Rusted Out: Some Personal Glimpses of the Tragedy of Detroit
In 1954, Ernest Gohn, my stepfather, did three things that changed his life and mine. He married my mother, took a job in Ann Arbor, Michigan, to teach at the University there, and acquired a gorgeous tan Chevrolet Bel Air convertible. (A non-ragtop but otherwise nearly identical model is shown here.) My stepdad was not a materialistic guy in general; he was happiest teaching the poetry of Spenser, Milton and Dryden, and in most respects he looked down on America’s consumer culture. It speaks volumes, therefore, that this refined man would fall for wheels that were so exuberantly gaudy. He was living proof that Detroit in that era dictated the esthetics of even the most fastidious intellectuals.
Detroit had come through the UAW organizing struggles of the 1930s and the mobilization of World War II, and now it was entering its greatest glory: catering to U.S. families during the Baby Boom years. It was as brash and confident and exuberant as it was possible for an industry to be. I had been exposed to the world before these sheetmetal fantasies; having moved almost directly from Europe, where I had spent my earliest years, to Ann Arbor, I could remember the stodgy black sedans of postwar Opel and Peugeot back on the Continent. This stuff, the tan Bel Air and the neighbors’ two-tone blue-and-white Buick that shared a driveway with us, was much more exciting.
Detroit also dominated eastern horizon in my new home town. We couldn’t literally see the skyline, but the city, forty miles away, was an unseen presence, animating the economy, personal and collective. We all knew that cars made our world possible. Or not. I can remember Stan, a classmate in my parochial school, whispering to the teacher that he wouldn’t be back next semester, because his dad had been laid off from his assembly line job. And I had some opportunities to see it all up close. My father, an economist, came in to visit me and eagerly took me on the tour of the great Ford River Rouge plant. You could see glowing ingots coming in at one end of the complex and complete automobiles rolling off the assembly line at the other end. Alex Tremulis, a legendary car designer you can see portrayed in the movie Tucker, who worked on the Mustang for Ford, took my buddy Rob and me to the Detroit Auto Show at Cobo Hall, a dazzling experience.
And as the new things came out of Detroit, we were smitten. A next-door neighbor got a Corvair as soon as it came out, and I remember her driving me hell-for-leather around the countryside, proud as a peacock. My religion teacher in 1964 confessed without a snigger and without irony to being contrite for lustful anticipations of the Mustang he was about to buy. Of course, the cars didn’t stay looking sleek and finny and gleaming for long. This was before the era of effective rustproofing. Most cars got the rust leprosy fairly soon. First there would be spots and then, unless drastic measures were taken, there would be holes. The family Bel Air, before it got traded in in about 1962, developed a dangerous hole where you could look through the floor right next to the accelerator pedal. But hey, that kind of thing meant more trade-ins; Detroit was content.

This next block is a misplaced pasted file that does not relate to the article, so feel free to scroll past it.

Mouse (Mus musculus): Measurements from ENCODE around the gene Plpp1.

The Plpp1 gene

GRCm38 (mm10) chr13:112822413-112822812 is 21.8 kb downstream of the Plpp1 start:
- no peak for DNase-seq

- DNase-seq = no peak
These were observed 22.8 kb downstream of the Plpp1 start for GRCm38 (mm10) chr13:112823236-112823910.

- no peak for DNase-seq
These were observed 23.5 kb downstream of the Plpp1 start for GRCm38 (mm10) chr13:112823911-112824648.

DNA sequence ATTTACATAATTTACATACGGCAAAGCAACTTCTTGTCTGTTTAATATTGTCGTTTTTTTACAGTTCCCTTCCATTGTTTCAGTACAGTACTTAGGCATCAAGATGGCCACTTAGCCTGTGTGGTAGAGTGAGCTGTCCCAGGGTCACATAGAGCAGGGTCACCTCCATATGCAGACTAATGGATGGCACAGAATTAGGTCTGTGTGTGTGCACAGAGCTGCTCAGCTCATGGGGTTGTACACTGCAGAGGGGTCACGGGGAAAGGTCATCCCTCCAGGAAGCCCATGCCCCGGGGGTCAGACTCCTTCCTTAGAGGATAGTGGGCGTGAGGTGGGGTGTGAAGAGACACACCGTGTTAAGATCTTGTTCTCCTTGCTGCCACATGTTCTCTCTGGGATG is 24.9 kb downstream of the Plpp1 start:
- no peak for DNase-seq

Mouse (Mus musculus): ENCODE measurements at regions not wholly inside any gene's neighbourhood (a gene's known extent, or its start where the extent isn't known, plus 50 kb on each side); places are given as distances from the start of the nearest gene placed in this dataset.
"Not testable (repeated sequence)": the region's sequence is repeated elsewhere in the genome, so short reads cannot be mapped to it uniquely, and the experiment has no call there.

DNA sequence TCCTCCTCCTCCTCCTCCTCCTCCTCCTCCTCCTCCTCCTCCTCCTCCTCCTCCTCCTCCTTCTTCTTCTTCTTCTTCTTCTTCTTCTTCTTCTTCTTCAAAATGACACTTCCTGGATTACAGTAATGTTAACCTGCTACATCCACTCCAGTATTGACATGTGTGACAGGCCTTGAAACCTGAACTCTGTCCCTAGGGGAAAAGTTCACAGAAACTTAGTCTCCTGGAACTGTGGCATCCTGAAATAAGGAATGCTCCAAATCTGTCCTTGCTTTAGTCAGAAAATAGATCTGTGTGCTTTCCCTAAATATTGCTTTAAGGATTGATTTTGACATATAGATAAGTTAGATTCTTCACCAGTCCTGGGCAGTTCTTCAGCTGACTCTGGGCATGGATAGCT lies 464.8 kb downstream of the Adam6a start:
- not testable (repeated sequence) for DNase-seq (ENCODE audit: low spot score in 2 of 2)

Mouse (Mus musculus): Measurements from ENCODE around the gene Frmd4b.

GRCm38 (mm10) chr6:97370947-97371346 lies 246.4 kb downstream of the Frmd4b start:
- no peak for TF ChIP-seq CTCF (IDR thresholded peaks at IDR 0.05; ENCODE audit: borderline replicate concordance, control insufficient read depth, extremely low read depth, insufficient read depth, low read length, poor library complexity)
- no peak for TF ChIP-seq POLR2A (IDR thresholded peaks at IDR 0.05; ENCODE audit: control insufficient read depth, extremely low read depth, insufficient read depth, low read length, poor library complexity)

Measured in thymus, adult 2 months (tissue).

During the summer of 1969, home from college for what would prove to be the last time, I took a job for a few weeks at the Ford Grove Street Plant in Ypsilanti, making shock absorbers. It was the hardest work I’ve ever done: pressured, destructive of one’s back, and boring beyond description. The template for personal relationships was clearly military. We saw no more of the managers than a private sees of the generals. The floor boss I reported to was obviously an NCO by temperament, the obnoxious hillbilly sergeant from a thousand movies. And we workers were disrespectful, mutinous, and strictly in it for the money. A colleague invited me over to his house after work and the expected social activity was to get drunk. There was no all-for-one, one-for-all spirit that reportedly motivates Japanese workers. In the brief time I was there, two jobs on my assembly line were taken over by robots. What loyalty could you give back to that? And a good part of our output was crap. There were two assembly lines for shocks. On mine they made shocks that were original equipment – not just in Ford’s cars, but sold to be installed in other makes as well. That line ran too fast, and we sometimes couldn’t get all the shocks off in time, and they’d be painted twice. We didn’t care. We’d take them off the line and jam them in packing crates, so many and so hard that frequently the bells broke right in front of us; no one ever suggested we take out the broken shocks. The other line was replacement shocks. It ran slower, there was never a repainting problem, and they were babied when they went into packing crates. Multiply this discrimination between original equipment and replacement equipment by the number of parts in a car, and you can see why the odds were so high you’d soon have something wrong with your vehicle after you got it home from the showroom. And Ford would be right there to sell you the replacement parts.